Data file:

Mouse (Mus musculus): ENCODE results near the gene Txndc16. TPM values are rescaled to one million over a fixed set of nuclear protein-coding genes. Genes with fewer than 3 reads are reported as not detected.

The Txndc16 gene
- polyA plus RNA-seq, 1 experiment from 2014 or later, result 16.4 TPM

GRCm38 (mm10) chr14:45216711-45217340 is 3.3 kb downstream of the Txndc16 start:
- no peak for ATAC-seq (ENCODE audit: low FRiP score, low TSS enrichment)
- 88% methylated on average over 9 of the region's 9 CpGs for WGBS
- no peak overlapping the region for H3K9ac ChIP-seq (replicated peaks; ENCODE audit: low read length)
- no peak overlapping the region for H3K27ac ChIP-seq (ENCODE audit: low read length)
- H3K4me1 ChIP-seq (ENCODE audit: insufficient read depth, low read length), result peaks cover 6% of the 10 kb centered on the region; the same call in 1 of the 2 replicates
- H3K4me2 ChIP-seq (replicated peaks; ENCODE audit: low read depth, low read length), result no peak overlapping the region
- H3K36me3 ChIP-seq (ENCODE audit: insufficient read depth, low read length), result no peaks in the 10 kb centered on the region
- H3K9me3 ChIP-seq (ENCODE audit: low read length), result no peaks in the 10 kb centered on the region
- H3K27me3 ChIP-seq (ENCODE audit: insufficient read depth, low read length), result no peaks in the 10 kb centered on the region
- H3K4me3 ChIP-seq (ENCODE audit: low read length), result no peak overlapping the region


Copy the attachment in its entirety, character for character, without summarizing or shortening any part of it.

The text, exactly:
Mouse (Mus musculus): ENCODE results near the gene Txndc16. TPM values are rescaled to one million over a fixed set of nuclear protein-coding genes. Genes with fewer than 3 reads are reported as not detected.

The Txndc16 gene
- polyA plus RNA-seq, 1 experiment from 2014 or later, result 16.4 TPM

GRCm38 (mm10) chr14:45216711-45217340 is 3.3 kb downstream of the Txndc16 start:
- no peak for ATAC-seq (ENCODE audit: low FRiP score, low TSS enrichment)
- 88% methylated on average over 9 of the region's 9 CpGs for WGBS
- no peak overlapping the region for H3K9ac ChIP-seq (replicated peaks; ENCODE audit: low read length)
- no peak overlapping the region for H3K27ac ChIP-seq (ENCODE audit: low read length)
- H3K4me1 ChIP-seq (ENCODE audit: insufficient read depth, low read length), result peaks cover 6% of the 10 kb centered on the region; the same call in 1 of the 2 replicates
- H3K4me2 ChIP-seq (replicated peaks; ENCODE audit: low read depth, low read length), result no peak overlapping the region
- H3K36me3 ChIP-seq (ENCODE audit: insufficient read depth, low read length), result no peaks in the 10 kb centered on the region
- H3K9me3 ChIP-seq (ENCODE audit: low read length), result no peaks in the 10 kb centered on the region
- H3K27me3 ChIP-seq (ENCODE audit: insufficient read depth, low read length), result no peaks in the 10 kb centered on the region
- H3K4me3 ChIP-seq (ENCODE audit: low read length), result no peak overlapping the region